1. Pressure on the NHS has continued in recent months with emergency departments across the country experiencing the highest number of attendances for the month of May (2.24 million) – the third highest total since records began – but performance was nonetheless significantly improved on last year.
2. The high demand came after the NHS’s busiest winter ever and in a month which included three bank holiday weekends, where we typically see more people coming forward for urgent and emergency care, and significant disruption from industrial action. These pressures are also seen across primary and community care and mental health settings.
3. The most recent data shows that despite these pressures NHS staff are continuing to make progress on reducing the number of people waiting for care, with the average waiting time from the date of referral falling to 13.8 weeks.
4. By the end of April 2023 we had reduced the number of people waiting more than 78 weeks by over 90% from the peak. The number of patients waiting 65 weeks has fallen by 43% since the beginning of January 2023.
5. Occupancy in acute beds remains high with patient flow through hospitals a key challenge – this is due to a number of factors, including demand levels, industrial action and delays to patients being discharged, all impacting on bed capacity. Discharge challenges are often linked to capacity challenges outside of acute care, and the NHS is working with other organisations in health systems, including social care, to support people to leave hospital once they no longer need to be there.
6. The NHS has made progress on increasing support to those outside of hospital. Urgent Community Response helps avoid hospital admissions by providing urgent care to people in their homes. ICBs now have full coverage and the latest data shows that nationally 82% of patients were seen within the 2-hour standard, with every region exceeding or meeting the 70% target in the Planning Guidance.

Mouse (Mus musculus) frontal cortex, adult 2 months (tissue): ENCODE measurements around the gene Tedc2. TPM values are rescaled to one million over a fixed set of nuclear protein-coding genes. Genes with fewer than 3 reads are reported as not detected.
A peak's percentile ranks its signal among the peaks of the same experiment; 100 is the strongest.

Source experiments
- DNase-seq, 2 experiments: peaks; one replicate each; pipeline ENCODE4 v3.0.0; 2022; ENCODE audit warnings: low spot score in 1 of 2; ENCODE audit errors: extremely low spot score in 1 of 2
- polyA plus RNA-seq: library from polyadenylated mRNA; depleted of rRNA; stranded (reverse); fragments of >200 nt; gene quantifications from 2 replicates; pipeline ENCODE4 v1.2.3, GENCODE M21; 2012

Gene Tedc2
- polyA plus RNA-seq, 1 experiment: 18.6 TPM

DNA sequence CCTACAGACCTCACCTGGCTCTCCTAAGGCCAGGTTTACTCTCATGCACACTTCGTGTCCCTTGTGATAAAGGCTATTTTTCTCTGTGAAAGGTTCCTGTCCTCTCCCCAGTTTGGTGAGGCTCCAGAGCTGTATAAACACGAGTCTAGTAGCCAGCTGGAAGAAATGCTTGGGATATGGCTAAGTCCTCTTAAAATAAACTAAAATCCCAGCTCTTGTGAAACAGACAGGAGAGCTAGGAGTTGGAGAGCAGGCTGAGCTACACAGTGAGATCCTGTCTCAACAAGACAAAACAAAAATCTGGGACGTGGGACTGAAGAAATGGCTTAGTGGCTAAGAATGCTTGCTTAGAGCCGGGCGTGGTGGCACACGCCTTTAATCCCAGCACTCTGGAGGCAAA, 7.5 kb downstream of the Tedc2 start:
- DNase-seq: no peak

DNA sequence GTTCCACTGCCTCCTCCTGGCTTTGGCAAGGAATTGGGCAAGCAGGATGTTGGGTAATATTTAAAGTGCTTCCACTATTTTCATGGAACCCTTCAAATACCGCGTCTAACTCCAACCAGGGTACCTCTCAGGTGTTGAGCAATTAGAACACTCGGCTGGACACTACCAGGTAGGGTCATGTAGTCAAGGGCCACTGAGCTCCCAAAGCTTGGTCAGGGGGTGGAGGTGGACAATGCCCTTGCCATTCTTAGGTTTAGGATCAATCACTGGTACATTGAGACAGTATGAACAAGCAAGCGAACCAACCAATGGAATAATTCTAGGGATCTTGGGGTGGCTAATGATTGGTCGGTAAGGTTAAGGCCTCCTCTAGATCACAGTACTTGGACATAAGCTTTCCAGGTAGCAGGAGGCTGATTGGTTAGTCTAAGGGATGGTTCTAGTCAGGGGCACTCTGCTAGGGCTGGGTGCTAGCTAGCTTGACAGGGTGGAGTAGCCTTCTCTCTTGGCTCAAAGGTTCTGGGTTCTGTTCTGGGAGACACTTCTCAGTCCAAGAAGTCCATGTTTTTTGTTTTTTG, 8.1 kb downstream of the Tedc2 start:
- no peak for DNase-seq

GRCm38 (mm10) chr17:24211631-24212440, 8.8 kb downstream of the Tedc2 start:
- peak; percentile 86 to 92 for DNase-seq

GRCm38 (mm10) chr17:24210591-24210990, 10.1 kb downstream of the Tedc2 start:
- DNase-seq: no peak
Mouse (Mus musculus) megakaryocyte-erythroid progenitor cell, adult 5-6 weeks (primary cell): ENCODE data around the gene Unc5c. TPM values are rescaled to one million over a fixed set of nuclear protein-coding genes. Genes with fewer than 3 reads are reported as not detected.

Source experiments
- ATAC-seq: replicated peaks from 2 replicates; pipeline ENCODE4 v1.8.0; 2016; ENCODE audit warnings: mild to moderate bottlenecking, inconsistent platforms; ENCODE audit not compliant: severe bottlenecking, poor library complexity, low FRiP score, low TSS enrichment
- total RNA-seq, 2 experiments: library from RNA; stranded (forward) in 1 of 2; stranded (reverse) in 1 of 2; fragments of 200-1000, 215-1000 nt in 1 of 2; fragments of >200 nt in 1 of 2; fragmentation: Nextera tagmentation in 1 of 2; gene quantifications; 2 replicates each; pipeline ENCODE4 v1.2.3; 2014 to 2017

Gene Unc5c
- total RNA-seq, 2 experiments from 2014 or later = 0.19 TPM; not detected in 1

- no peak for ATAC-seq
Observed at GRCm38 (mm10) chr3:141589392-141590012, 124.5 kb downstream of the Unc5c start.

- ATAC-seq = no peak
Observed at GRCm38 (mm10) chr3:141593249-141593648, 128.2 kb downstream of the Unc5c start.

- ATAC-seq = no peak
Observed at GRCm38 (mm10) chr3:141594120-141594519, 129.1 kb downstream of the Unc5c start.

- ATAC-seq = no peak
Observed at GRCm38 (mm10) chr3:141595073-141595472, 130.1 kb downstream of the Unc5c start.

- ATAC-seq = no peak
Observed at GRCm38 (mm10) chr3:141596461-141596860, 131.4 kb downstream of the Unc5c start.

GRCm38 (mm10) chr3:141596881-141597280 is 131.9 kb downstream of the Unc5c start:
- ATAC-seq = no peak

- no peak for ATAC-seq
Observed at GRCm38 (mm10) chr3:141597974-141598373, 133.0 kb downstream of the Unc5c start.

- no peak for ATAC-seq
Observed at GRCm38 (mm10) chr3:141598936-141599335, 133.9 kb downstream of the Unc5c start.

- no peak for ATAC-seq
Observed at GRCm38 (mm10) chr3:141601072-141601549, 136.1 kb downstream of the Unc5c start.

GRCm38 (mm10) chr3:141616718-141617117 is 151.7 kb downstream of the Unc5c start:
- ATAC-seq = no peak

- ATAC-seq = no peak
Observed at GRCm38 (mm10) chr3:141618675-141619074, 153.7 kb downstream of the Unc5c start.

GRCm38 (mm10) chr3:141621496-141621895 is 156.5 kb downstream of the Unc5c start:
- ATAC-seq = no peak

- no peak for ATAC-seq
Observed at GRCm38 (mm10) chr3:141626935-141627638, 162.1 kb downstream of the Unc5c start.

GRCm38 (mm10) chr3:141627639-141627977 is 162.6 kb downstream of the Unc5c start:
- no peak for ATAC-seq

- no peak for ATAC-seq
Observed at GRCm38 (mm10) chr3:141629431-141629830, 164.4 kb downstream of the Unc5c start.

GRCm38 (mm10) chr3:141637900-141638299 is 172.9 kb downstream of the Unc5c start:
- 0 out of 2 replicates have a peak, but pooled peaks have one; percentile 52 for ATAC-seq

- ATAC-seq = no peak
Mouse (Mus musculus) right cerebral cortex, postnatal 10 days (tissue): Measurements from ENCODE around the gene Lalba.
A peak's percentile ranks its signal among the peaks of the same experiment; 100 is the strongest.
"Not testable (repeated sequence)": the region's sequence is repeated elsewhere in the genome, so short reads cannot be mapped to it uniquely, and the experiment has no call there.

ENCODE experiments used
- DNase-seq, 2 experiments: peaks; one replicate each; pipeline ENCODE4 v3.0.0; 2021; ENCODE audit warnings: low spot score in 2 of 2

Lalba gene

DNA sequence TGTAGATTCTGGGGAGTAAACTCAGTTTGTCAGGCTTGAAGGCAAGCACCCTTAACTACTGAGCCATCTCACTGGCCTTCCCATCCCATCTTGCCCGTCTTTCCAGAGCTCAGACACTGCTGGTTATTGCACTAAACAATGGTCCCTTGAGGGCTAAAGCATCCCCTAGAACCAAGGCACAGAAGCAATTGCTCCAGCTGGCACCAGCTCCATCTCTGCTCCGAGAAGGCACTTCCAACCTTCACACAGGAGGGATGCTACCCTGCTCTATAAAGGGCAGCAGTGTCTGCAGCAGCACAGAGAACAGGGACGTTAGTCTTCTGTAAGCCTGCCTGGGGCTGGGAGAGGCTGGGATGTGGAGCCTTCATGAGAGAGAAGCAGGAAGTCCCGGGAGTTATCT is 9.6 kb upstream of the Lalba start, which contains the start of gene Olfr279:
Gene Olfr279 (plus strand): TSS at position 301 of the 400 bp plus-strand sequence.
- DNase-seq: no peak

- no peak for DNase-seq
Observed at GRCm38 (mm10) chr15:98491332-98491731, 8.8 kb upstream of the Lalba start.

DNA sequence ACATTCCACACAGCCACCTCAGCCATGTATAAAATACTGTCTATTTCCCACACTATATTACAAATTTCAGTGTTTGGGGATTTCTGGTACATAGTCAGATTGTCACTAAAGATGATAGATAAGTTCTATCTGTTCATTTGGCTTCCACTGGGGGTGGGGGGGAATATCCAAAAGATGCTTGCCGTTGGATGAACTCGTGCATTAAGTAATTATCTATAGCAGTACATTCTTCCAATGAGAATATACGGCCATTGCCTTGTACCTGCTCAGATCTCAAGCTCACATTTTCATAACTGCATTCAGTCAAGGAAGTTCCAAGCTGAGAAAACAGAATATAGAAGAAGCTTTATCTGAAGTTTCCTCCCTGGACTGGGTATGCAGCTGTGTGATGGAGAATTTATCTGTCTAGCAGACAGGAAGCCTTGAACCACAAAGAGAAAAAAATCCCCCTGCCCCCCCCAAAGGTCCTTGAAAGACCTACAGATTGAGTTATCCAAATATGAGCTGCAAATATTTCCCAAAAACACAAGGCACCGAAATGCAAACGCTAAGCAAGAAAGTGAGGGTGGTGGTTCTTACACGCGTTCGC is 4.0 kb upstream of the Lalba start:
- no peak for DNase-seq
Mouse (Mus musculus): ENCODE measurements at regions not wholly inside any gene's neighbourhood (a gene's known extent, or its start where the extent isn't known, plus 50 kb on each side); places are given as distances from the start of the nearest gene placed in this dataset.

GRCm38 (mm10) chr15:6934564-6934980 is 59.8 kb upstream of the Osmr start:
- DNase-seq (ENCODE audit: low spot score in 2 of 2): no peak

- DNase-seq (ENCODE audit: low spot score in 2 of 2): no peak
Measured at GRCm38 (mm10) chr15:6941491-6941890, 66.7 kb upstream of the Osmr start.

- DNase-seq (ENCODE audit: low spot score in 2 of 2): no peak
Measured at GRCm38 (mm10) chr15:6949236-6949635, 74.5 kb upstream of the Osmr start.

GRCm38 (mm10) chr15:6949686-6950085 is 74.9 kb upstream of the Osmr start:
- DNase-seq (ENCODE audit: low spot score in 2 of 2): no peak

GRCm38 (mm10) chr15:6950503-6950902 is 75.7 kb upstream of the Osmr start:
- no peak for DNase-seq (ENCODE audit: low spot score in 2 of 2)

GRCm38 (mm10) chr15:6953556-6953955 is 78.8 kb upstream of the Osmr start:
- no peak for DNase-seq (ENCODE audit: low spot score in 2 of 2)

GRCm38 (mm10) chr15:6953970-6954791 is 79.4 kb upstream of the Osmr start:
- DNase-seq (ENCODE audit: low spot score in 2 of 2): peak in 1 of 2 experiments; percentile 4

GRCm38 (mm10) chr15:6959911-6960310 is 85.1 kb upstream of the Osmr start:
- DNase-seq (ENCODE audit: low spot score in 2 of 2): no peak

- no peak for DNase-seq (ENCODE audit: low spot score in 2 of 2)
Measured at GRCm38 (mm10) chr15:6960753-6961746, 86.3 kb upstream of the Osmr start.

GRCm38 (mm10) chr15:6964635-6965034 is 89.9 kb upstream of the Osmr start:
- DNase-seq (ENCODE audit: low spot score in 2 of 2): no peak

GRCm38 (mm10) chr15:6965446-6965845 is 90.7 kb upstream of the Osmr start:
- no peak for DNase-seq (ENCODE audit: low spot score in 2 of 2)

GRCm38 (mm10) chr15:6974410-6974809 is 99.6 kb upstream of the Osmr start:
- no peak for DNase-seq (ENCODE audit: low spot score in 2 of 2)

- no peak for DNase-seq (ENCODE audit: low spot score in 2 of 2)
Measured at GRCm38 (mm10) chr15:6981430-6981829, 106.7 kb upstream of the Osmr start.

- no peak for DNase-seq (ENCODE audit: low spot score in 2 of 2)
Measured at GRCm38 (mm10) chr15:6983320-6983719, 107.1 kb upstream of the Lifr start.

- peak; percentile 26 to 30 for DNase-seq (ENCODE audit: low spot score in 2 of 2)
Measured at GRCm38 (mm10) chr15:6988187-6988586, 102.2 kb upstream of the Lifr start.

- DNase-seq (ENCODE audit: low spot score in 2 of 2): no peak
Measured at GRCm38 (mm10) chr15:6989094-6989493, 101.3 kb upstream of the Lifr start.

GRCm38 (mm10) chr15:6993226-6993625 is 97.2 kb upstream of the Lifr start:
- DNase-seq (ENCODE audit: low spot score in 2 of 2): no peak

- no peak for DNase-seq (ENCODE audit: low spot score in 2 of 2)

7. In diagnostics, the NHS has increased community access and overall activity levels. More than 2 million checks and scans were carried out in April (2,016,200) with the overall waiting list for diagnostic appointments falling from 1.62 million to 1.56 million. Over the past 12 months 24.6 million checks and scans have been carried out. This has been supported by the NHS rolling out Community Diagnostics Centres, which have now delivered more than 4 million checks and tests.
8. The NHS continues to see high demand for cancer services. In the past year (May 2022- April 2023), over 2.8 million people were referred for urgent cancer checks by their GP, compared to over 2.6 million the previous year – a 7% increase. In the past 12 months, 327,312 people started treatment for cancer (May 2022- April 2023) compared to 321,144 in the year before.
9. Good progress continues to be made in activity levels in general practice. In April 2023, 24.8 million GP appointments took place, of which 561,000 were COVID-19 vaccinations.
The NHS has made significant progress in reducing the number of people waiting the longest for care. In April 2023, 244,079 patients started admitted treatment – which is 7,905 (3.4%) more than the same month last year.
This is despite operating in a very challenging environment with levels of demand continuing to fluctuate and ongoing industrial action having an inevitable impact on planned care.
As per the ambitions set out in the elective recovery plan, the aim is to virtually eliminate waits of over 65 weeks by March 2024.
In April, 95,135 were waiting more than 65 weeks. This is down from a peak of 233,051 in June 2021 and is a reduction of more than 70,000 (43%) since the beginning of January 2023.
65 week waits
Waiting times for elective treatment have also fallen – the average waiting time is now 13.8 weeks. This is down from an average wait of 14.6 weeks in January 2023.